Simple Jury Persuasion: Do haters have to hate? It would seem so.
It’s in our genes. Or at least, in our dispositions. We all know people who are consistently negative. They pick out the negative in every situation and magnify it. Conversely, we also know people who are invariably positive. We call them Pollyanna’s. They are two extremes: the Haters and the Pollyanna’s.
However, those extremes may have a useful lesson for us in teasing out attitudes, values and beliefs–at least according to the researchers whose work we are examining today. The researchers use the example of two very different stimuli: attitudes about architecture and healthcare. They are obviously different and the attitudes of one don’t seem to have any relation to the other. But, there is a common denominator. Because it isn’t about architecture and healthcare. Instead, it’s about the person making the judgment about both stimuli. Knowing that one’s disposition is either negatively disposed (e.g., the Hater) or positively disposed (e.g., the Pollyanna) could be an important variable. It isn’t the subject, it’s the audience.
The researchers call this a “dispositional attitude” (e.g., “an individual difference in the general tendency to like or dislike stimuli”) and say it “has important implications for attitude theory and research”. They developed a 16-item measure across a series of 4 separate studies (starting with 100 questions and gradually shortening the measure) to assess the tendency to either like or dislike stimuli.
The resulting 16-item measure is one which would never give indication of what is truly being measured. Here is a snapshot of the measure itself taken directly from the article:
Overall, the researchers found differences between what we would call the Haters and the Pollyanna’s:
The Pollyanna’s (those with a generally positive disposition) were more open than the Haters (those with a generally negative disposition).
What this means, say the researchers, is that the Pollyanna’s are probably more likely to buy new products, get health-related vaccinations, and do positive actions like recycling, driving carefully, et cetera.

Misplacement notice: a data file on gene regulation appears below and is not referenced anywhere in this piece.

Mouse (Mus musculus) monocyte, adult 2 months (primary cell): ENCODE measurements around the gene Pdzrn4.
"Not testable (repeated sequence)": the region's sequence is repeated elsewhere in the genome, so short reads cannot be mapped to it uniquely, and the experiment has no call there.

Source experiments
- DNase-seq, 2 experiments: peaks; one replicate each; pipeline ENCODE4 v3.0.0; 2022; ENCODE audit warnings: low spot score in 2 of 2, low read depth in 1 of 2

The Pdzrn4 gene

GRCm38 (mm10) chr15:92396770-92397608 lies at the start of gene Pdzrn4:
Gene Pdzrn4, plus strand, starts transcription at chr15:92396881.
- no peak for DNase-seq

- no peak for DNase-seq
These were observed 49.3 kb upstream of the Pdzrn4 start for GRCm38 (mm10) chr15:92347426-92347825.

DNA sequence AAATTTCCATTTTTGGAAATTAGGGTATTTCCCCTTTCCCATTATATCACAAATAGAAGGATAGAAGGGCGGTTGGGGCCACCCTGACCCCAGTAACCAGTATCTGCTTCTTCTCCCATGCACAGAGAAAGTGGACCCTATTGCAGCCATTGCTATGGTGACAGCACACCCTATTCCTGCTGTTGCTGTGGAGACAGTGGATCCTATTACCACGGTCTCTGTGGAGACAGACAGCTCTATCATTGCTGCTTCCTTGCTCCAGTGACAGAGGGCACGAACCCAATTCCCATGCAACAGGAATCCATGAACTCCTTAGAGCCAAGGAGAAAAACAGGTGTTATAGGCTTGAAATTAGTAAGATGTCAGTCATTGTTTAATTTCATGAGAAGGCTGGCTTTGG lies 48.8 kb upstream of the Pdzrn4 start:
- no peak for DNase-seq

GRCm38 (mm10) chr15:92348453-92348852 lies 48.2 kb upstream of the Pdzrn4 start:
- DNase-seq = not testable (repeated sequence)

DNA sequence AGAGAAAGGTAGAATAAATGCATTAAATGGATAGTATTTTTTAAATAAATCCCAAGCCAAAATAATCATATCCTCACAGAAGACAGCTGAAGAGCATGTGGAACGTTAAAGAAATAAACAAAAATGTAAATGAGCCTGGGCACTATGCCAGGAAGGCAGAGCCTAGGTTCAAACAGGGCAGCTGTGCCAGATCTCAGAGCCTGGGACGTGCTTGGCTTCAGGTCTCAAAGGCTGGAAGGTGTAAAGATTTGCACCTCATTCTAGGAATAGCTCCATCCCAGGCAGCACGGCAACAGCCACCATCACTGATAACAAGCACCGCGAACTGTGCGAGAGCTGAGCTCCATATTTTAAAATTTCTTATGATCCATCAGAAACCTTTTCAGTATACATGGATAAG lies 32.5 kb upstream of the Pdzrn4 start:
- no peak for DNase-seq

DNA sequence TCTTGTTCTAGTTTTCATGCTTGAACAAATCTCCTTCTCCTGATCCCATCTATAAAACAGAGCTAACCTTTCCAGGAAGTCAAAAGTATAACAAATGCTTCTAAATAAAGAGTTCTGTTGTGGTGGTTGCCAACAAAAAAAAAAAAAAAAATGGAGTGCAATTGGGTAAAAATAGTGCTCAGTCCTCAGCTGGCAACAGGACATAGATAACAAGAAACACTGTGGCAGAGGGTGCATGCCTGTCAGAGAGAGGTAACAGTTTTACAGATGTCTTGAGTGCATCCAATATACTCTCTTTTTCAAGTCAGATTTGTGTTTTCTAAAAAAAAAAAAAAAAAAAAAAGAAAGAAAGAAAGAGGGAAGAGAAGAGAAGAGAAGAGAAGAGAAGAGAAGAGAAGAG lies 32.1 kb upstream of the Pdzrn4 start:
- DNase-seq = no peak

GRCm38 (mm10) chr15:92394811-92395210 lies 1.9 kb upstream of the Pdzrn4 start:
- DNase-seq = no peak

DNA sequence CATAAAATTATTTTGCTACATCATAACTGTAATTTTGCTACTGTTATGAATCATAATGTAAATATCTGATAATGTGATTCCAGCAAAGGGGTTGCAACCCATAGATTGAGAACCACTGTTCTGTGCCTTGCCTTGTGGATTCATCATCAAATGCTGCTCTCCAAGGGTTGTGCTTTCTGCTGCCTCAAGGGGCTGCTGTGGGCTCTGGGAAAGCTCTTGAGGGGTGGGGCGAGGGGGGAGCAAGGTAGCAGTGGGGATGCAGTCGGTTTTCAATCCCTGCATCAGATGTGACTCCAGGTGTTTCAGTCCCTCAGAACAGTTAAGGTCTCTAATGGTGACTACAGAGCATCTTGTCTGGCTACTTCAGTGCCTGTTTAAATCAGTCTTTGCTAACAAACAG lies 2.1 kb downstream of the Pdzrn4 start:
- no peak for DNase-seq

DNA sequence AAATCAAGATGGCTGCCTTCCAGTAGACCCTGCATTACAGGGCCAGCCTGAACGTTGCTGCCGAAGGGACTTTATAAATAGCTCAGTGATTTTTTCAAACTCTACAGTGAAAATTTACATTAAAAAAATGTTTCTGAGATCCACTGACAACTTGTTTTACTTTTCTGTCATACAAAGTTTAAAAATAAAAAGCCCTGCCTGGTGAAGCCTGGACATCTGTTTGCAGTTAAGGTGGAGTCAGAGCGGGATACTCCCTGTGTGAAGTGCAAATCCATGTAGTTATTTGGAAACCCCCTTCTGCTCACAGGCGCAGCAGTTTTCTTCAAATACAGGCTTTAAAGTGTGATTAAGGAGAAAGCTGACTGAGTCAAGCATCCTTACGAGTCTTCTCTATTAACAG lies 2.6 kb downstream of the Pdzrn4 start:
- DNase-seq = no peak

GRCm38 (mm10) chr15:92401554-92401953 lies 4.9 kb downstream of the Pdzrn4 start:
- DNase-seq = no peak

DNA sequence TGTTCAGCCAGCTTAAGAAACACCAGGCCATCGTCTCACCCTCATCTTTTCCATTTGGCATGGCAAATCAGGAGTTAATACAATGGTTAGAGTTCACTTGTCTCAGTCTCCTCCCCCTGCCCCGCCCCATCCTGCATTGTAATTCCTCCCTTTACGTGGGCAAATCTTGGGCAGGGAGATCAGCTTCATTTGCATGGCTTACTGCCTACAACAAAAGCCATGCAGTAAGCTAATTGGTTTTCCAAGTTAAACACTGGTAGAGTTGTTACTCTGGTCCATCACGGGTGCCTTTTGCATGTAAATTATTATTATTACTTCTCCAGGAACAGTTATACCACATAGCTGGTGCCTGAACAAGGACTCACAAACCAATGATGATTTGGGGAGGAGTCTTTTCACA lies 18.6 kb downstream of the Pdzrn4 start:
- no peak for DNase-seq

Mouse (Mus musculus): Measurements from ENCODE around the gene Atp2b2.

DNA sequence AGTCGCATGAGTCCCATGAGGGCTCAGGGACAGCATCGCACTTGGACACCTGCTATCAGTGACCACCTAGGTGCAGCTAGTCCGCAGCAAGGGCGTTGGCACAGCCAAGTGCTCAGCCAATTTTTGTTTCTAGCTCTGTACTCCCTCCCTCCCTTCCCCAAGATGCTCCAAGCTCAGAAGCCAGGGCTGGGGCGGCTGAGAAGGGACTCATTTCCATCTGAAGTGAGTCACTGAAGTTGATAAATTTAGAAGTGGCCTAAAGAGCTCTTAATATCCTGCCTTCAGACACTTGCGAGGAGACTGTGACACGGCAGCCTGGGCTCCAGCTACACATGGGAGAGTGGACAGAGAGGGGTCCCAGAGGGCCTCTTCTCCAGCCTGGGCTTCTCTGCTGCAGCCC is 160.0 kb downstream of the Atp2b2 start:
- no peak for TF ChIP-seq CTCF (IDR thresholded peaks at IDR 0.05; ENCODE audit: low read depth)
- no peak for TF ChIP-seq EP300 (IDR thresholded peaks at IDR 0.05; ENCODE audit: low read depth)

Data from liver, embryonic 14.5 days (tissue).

The researchers also comment that their findings might be useful in endeavors to persuade since the Pollyanna’s would be more readily persuaded to have positive reactions to stimuli and the Haters would be more readily persuaded to have negative reactions to stimuli.
It’s a very intriguing concept for those of us involved in litigation advocacy. The Pollyanna (or what the researchers describe as a person with a more positive dispositional attitude) is more curious, more open, and more willing (we would guess) to listen to (and potentially accept) new concepts and ideas. Conversely, the Hater (what the researchers would describe as someone with a more negative dispositional attitude) is likely to be less open, less curious and more judgmental, and less willing to consider (and will potentially reject) new concepts and ideas.
But what does that mean for trial strategy and jury selection? Since this is new research we can’t yet be certain. We will be investigating it, but only our clients will know for sure. But what our experience and intuition tells us is that the Haters probably have more in common with others who are described as cognitively rigid, conformist, and demanding of both witnesses and parties to ‘be like me’. Pollyanna’s are more likely to tolerate uncertainty, diversity, and stretching to incorporate new information into older cognitive models of the world.
These are characteristics we often look for in jurors depending on what side of the case we are working.
There will be occasions when you want curious and open-minded jurors to listen to the case. They would be more “without bias”.
On the other hand, there are obviously times when you want the more negatively disposed juror who will not listen and will simply vote with their preconceived and closed ideas.
It’s an idea to ponder. It’s one we are already pondering.
Hepler J, & Albarracín D (2013). Attitudes without objects: Evidence for a dispositional attitude, its measurement, and its consequences. Journal of Personality and Social Psychology, 104 (6), 1060-76 PMID: 23586409